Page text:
The Niqab – Yes or No?
Note: The following article expresses the views of the author and may not represent the views of all HAAM members.
I have no use for any religion – to me, Islam and Christianity are on equal playing fields. I think both are equally dangerous, and both have done tremendous harm to humanity. Without going too far into church history (and I could go back to the early days and start from there; it’s rife with bloodshed and evil), I’m going to point to the last 100 years – the very recent treatment of Aboriginals in Canada. The massacre and genocide of so many native children was directly done in the name of God. And that was mainstream Christianity – we’re not even talking about extremism. Present day, there are still extremist groups that are violent and dangerous. They’re not as profiled as often as Muslim religions are, but they exist, and they’re doing huge amounts of damage. I address this recent phenomenon as “Islamophobia” because that’s what it’s called, but it’s really not fear/hatred of the religion – it’s actually pure racism. If there were this level of hatred/fear/mistrust against Caucasians called “Christianityphobia”, I would definitely have the same reaction. Racism, however it’s disguised, is NEVER OK.
Christians like to complain that there’s hatred for Christianity, but what it really is, is disagreement, and calling out the fact that Christians have been using their privilege to wield their power and beliefs on everyone else. Historically, Christians have enjoyed an imbalance of power in Canadian society, and that imbalance is now being straightened out, which means that the privilege/power is being lost. Naturally, that’s uncomfortable, and I can understand how it feels like persecution/hatred, but it’s not. It’s just leveling out the playing field for everyone. If you’re Christian, nobody is challenging your right to believe and worship as you would like. Nobody is telling you to go back to your home country unless you completely assimilate and become like the majority of Canadian society. Nobody is telling you to remove important symbols of your faith on your private property because the rest of us don’t like it. We’re just saying that it’s no longer ok to force your beliefs on the rest of us – that is all.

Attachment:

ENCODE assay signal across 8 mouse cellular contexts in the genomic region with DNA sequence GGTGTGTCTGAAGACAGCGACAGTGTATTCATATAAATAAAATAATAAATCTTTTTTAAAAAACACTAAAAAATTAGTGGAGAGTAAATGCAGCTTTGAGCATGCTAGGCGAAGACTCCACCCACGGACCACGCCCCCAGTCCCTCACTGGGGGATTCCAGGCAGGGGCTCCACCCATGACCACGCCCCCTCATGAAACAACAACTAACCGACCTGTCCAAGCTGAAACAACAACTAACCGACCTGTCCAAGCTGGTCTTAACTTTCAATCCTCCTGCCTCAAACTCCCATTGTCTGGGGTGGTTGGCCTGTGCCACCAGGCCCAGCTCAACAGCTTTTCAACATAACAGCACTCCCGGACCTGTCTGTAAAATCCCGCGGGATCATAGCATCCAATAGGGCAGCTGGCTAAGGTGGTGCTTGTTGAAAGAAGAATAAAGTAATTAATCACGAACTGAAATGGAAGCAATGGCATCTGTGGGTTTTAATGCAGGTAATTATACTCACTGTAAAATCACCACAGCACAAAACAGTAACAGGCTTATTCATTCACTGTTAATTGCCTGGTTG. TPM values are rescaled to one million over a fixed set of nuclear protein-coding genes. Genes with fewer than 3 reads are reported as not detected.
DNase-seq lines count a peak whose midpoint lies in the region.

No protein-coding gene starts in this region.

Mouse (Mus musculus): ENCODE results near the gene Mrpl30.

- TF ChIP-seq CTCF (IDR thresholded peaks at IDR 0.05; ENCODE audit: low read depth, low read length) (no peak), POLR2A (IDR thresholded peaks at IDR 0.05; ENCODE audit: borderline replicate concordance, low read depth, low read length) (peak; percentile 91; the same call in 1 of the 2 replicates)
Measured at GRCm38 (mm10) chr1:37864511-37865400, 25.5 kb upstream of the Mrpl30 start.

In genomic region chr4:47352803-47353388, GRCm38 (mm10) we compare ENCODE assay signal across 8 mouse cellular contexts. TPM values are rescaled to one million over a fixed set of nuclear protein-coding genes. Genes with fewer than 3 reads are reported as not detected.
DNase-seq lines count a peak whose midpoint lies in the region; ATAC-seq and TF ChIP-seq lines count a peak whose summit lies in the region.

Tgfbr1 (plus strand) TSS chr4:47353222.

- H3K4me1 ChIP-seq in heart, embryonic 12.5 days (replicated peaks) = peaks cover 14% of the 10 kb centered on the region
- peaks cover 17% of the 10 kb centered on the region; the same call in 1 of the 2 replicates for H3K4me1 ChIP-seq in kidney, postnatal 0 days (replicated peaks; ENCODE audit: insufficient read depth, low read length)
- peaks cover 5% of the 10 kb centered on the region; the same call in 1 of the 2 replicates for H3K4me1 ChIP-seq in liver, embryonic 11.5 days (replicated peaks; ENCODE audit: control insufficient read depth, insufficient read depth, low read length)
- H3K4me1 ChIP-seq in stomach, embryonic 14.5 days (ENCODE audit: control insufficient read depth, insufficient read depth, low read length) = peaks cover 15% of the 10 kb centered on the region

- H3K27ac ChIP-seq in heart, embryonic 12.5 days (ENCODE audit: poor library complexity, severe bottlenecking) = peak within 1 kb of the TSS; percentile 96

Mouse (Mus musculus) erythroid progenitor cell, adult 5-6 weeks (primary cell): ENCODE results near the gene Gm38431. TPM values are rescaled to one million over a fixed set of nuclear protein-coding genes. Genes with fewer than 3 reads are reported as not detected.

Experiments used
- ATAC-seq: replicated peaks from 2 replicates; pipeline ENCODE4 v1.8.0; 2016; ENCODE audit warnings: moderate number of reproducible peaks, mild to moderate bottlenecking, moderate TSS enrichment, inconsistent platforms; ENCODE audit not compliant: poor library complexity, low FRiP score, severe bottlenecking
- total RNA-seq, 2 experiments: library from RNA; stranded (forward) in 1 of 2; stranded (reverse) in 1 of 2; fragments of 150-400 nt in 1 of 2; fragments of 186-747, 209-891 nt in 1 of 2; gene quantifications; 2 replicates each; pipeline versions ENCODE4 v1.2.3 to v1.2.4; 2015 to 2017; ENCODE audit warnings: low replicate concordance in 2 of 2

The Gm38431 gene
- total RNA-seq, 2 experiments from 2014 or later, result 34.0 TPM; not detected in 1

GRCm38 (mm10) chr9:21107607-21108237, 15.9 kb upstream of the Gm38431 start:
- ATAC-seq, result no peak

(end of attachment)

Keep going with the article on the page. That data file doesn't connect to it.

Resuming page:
And now, my favorite part. I read an article about Muslim woman saying that the niqab isn’t a part of Islam, and this is where it hits close to home for me. I was raised in an extremist Christian cult called the Church of God Restoration, which for this purpose I’m going to compare to the ISIS branch of Islam. (Not saying that we went about killing people with guns, although if we could have gotten away with it, we probably would have…) So. This article is comparable to a mainstream Mennonite woman writing something similar about her religion. No, the head covering isn’t a part of her mainstream Mennonite religion, and she doesn’t think that the Bible says she needs to wear it. For Hutterite, Holdeman, Conservative Mennonite, etc. etc. etc. women, however, the head covering absolutely IS a part of their religion. They have rock solid backing in their interpretation of the Bible for wearing it, and to force them to take it off would be humiliating and violating beyond belief. Yes, the rest of us may look at those women with pity, thinking that they’re oppressed by men, and we would be partly right. That form of religion is absolutely subjugating the women, and awarding them less status than men.